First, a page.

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Fig. 1 | Complex Adaptive Systems Modeling

Fig. 1

From: Evolutionary understanding of the conditions leading to estimation of behavioral properties through system dynamics

Fig. 1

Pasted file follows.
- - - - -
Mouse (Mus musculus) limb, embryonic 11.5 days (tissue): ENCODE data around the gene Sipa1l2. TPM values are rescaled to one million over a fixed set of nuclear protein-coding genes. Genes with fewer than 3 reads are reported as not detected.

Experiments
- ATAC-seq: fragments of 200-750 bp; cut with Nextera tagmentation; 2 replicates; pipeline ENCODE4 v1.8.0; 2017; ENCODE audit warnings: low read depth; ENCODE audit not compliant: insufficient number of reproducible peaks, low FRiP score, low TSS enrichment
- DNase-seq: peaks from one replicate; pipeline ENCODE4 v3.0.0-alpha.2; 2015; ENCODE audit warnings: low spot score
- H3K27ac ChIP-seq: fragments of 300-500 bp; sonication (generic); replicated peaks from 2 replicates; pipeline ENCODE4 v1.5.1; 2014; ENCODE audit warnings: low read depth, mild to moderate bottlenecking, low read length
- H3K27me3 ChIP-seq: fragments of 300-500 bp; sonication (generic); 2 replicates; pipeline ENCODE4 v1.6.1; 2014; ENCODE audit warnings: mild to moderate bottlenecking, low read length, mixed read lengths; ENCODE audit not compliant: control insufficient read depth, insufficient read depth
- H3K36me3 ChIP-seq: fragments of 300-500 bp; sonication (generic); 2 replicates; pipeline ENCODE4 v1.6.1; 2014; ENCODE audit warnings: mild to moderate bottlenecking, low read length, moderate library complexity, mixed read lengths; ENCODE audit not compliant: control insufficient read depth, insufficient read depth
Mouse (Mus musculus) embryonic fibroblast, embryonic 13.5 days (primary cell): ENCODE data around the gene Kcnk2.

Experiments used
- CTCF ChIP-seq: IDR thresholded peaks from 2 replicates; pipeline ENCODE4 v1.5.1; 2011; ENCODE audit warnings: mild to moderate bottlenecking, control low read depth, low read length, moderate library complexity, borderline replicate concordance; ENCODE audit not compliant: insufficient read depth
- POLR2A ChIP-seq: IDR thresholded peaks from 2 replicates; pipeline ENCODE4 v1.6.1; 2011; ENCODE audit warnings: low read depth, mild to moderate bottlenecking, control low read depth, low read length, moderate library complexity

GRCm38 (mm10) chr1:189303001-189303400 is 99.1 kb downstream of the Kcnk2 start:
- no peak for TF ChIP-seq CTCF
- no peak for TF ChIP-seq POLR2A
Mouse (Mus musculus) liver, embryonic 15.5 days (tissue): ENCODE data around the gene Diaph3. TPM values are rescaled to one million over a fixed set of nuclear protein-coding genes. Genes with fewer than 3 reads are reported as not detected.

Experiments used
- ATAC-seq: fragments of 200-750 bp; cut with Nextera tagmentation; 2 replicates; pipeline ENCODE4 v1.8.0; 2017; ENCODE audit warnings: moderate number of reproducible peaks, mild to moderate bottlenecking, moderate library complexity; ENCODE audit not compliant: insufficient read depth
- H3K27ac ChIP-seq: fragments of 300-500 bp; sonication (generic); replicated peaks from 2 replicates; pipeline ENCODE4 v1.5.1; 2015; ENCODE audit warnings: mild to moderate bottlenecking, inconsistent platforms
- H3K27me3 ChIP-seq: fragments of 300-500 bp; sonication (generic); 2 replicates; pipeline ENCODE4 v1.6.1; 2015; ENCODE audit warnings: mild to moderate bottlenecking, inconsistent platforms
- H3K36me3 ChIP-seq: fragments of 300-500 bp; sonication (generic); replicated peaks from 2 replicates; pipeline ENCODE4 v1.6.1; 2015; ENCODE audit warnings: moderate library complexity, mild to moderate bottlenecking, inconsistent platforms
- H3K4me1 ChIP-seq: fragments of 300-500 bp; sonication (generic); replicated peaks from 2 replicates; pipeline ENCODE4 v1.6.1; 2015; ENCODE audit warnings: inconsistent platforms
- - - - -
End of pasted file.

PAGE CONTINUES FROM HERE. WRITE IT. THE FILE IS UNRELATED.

1 Behavioral dynamics underlying social characteristics (coordinate system: horizontal axis = \( \widehat{i} \) and vertical axis = \( \widehat{j} \)). Following the simulation, the left plot shows a displacement that separates individuals with a relative position structure controlled by the initial setting. This implies that although the pattern of individual behavior depends on a localized view of the initial conditions, a slight change in individual characteristics [individual’s upward velocity (\( \vec{v}_{i} \)) resulting in a loss of group heading (\( \vec{v}_{avg} \))] underlying its social influence [calculated from the social ties (\( k = St \)) multiplied by the mutation rate (\( u \))] has a remarkably diverging (a) or converging (b) effect on its displacement. The blue dots represent their position in an \( x \), \( y \) coordinate plane, and the red lines denote links (see Additional file 1: Figure S5 for more detail). 2 Approximation of the evolution underlying interconnected interactions (coordinate system: horizontal axis = \( \widehat{i} \) and vertical axis = \( \widehat{j} \)). The plots indicate that the patterns that occur correspond to the relative value. With certain defaults of their relativity, a slight change in the scalar value (social ties = St) produces a dramatic impact at a certain point [a = St(0.55), b = St(0.56), c = St(0.57)]: blue dots = individuals, red lines = links, background = density with symmetrical characteristics between the individual and group headings. Notice that as the social ties increases ac, symmetrical characteristics are biased to one side c (see Additional file 1: Figure S6 for more detail)

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